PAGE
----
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Wednesday, January 23, 2013

More Inspiration from 50 Best Plants on the Planet

Double Kale Pesto Pasta

In case you haven't heard, Kale is one of Melissa's "The 50 Best Plants on the Planet".  Off the chart amounts of vitamin K, and a great source of vitamins A and C, Kale is super high in fiber and the good amounts of B vitamins in Kale help in balancing blood sugar. Even if you don't quite understand what this means, trust me it's a good thing.

Pixie Tangerine & Kale Salad
Now if you're thinking Kale just has a great personality, think again. Braised or steamed Kale is delicious on its own as a side, or as a flavorful, healthful addition to stews, soups, and sautes. You can roast torn pieces of Kale drizzled with a little oil and smoked sea salt for tasty, crunchy "chips". Appearing in restaurants everywhere, one of the most popular presentations of this green, leafy, nutritional powerhouse is in a fresh salad, where the Kale is cut, dressed, and massaged into tender submission. Embellishments are only limited by your imagination, but do consider some type of citrus, like blood oranges from Melissa's.

When our Los Angeles Food Blogger group recently got together to celebrate all things Kale, aka Kale-a-palooza, I brought Double Kale Pesto Pasta Salad. The pesto featured 2 types of green kale, plus arugula and cilantro, pepitas instead of pine nuts, and white miso paste instead of Parmesan cheese (not missed whatsoever). Representatives from Cut 'n Clean were also there to educate us all about Kale and other leafy greens, including how Kale turns a margarita a vivid and delicious green. Thanks for being there!

Greens, Beans, Squash & Veggie Sausage
Going back to The 50 Best Plants on the Planet, I recently made a plant-based version of Cathy Thomas' Kale and Cannellini Beans with Crumbled Sausage (page 185), substituting Trader Joe's Sausage-less Sausage, adding roasted butternut squash, and Cut 'n Clean's Euro Greens (which includes kale plus Swiss chard, mustard, and turnip greens). Delish!

By the way, although many recipes call for the leafy part only, it's in the Kale stems where all the beneficial potassium is, so use these in your soup and stew recipes for added nutrition, fiber and texture.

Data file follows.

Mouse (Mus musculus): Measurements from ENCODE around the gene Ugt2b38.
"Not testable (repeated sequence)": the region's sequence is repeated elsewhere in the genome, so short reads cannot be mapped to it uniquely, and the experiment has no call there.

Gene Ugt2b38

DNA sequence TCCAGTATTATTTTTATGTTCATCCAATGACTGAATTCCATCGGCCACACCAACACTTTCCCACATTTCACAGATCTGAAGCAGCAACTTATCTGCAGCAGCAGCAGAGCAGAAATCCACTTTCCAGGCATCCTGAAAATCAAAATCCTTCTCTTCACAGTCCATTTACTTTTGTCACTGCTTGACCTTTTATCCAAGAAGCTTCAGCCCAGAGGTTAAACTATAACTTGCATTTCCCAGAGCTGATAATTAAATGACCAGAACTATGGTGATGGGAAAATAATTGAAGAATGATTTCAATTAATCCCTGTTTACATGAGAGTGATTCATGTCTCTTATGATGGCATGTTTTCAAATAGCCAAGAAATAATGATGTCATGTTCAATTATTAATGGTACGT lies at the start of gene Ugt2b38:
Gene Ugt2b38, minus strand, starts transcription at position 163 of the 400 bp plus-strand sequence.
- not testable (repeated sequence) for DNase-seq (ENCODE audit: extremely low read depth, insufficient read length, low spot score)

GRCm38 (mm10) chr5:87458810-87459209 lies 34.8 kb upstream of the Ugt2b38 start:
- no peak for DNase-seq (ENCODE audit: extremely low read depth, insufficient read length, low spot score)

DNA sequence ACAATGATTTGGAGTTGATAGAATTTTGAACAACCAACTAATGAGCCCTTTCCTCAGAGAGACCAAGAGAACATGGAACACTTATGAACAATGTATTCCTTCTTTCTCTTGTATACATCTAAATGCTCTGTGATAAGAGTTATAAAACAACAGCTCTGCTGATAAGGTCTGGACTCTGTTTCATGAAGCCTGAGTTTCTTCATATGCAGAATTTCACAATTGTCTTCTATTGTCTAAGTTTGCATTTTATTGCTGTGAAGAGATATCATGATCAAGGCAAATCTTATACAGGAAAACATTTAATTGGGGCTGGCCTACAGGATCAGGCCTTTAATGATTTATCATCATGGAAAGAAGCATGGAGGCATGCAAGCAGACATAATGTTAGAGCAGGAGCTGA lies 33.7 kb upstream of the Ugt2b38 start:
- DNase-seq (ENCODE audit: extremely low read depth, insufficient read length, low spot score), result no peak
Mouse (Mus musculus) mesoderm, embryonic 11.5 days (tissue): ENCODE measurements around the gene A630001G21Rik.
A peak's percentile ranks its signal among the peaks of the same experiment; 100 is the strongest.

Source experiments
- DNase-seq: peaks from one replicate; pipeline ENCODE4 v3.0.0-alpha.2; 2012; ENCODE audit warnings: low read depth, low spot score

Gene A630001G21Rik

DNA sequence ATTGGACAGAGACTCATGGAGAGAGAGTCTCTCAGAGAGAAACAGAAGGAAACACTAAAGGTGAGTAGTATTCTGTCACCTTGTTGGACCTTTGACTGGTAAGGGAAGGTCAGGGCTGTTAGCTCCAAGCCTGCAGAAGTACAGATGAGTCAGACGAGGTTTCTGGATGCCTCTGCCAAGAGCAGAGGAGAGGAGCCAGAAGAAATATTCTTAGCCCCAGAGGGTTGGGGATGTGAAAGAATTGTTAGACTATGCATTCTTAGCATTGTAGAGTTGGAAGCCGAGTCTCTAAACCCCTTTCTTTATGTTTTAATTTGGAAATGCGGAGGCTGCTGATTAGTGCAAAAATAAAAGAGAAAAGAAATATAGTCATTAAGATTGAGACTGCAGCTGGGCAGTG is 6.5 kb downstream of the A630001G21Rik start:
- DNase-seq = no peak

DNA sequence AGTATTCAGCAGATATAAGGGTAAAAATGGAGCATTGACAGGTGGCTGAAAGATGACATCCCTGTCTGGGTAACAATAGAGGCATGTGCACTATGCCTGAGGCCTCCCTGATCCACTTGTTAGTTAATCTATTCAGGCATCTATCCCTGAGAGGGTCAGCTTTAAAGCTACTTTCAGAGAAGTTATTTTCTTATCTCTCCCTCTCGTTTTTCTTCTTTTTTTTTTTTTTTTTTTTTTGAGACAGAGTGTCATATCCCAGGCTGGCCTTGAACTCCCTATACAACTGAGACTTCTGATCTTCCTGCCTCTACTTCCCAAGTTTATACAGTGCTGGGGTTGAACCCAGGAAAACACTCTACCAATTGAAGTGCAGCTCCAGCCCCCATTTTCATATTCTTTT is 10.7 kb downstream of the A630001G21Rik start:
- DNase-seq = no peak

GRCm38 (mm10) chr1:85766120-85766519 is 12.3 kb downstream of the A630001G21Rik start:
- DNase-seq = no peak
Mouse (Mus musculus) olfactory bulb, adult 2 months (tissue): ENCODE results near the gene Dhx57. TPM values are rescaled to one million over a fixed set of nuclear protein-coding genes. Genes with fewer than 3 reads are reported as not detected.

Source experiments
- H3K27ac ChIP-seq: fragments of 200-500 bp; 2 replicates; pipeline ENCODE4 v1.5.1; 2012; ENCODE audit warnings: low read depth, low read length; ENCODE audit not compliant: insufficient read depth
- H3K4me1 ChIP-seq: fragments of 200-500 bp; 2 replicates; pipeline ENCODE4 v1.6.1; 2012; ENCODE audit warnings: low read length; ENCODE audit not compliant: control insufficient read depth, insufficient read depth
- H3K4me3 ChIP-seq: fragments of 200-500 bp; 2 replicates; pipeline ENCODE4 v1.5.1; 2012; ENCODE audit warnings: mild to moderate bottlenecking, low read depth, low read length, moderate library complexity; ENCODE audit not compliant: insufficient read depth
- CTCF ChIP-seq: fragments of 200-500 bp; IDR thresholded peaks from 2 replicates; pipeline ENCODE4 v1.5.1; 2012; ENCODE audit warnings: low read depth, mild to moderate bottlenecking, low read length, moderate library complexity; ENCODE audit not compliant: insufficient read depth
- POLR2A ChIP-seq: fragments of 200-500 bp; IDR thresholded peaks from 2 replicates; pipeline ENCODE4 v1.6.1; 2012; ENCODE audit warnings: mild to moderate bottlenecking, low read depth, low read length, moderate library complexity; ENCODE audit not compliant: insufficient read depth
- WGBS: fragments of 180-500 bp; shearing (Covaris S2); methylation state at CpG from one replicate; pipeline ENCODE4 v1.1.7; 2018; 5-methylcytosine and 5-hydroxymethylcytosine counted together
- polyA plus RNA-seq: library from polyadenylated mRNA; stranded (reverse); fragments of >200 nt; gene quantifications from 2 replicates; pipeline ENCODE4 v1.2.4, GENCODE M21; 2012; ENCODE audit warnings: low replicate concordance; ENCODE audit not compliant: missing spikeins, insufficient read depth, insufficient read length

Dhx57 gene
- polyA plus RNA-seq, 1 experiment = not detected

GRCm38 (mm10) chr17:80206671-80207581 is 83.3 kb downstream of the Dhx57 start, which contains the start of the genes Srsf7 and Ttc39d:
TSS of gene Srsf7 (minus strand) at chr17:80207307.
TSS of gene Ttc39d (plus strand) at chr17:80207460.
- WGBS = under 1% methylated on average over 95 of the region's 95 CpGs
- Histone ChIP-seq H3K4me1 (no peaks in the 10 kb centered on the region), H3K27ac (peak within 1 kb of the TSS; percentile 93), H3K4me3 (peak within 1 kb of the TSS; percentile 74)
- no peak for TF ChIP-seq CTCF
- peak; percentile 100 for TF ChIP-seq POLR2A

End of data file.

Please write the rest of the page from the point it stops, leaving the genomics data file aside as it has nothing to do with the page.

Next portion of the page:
Double Kale Pesto Pasta
pesto ingredients:
1 cup curly leaved kale
1 cup plain leaved kale
1 cup arugula
1 cup cilantro                                                    
vegetable oil
1/2 cup pepitas
3 Tbsp. white miso paste
splash of fresh lime juice
salt & pepper

Process the first 4 ingredients in a blender with enough vegetable oil to make a puree.
Add the miso paste and puree again.
Add the pepitas and  lime juice and puree again.
Add salt & pepper to taste.   Cover and set aside.

1 pkg. (12-16 oz.) whole wheat penne pasta (or any pasta you like)
1 pkg. broccoli slaw
1 green bell pepper, cut into julienne strips
3 green onions, cut into julienne strips
2 pkgs. Melissa's Hawaiian-style Tofu, cut into julienne strips
1/2 cup pepitas
3/4 cup fresh cilantro

Cook the pasta according to package directions.  Rinse, drain, and cool to room temperature.
Take half the pesto mixture and blend with the pasta.
Add the vegetables, tofu, and pepitas to the pasta and toss to combine.
Add additional pesto to coat pasta mixture to your liking.
Sprinkle with salt & pepper to taste, garnish with fresh cilantro, and serve.  

Makes enough to serve a small army or a group of food bloggers.


  1. What a treat to find your delightful post! So full of delicious ideas. I love it that you turned kale into pesto, and used miso paste instead of cheese. It sounds so delicious with the tofu and crunchy veg julienne, and looks beautiful with the bouquet of cilantro on top. Do you have a rough estimate of the amount of vegetable oil?
    Greens, Beans, Squash etc looks so yummy with that luscious roasted butternut squash.

    Bravo for making this so much fun to read, especially "Even if you don't quite understand what this means, trust me it's a good thing."
    and "Makes enough to serve a small army or a group of food bloggers."

    1. Faye, you are so kind with your comments, as always. I'm going to guess about close to 1/2 cup of oil, because 4 cups of greens require quite a bit to create the right consistency - at least they do in my low power blender. Maybe it's time for a Vitamix. I just cooked some brown rice and added in some of the same pesto and it was really tasty. Thanks again!

  2. Thanks, Nancy. I guess 1/2 cup isn't too much, since this makes enough for a small army!
    In the pesto, I wonder whether the flavor of any particular kind of greens dominated?
    Sounds great adding your pesto to brown rice.

    1. If you need to use less oil then maybe try a little veggie stock, plus some oil. The main objective is to purée the mixture. As far as how it tastes, the different greens balance really well and I'd describe the flavor as fresh & herbaceous. I hope you'll make your own greens pesto soon!

  3. Faye,
    It was definitely herbaceous! Vegetal and vibrant! Delightful and delicious!

    1. Thanks Dorothy! The color is fantastic too and it stays a vivid green, not like conventional basil pesto.

    2. Thanks, Dorothy. Looking forward to your photo of the dish as served at the meeting.

      Nancy, great to know that the color stays vivid green. Also, I'm not really worried about the oil since it makes a lot of servings but your idea of trying a little veggie stock sounds very good. Do you like the idea of using olive oil?

    3. I chose vegetable oil for a more neutral flavor to let the greens shine.

  4. I am loving 50 Best Plants on the Planet! It's so inspiring!

  5. Valentina, it's as if we're enjoying the book together!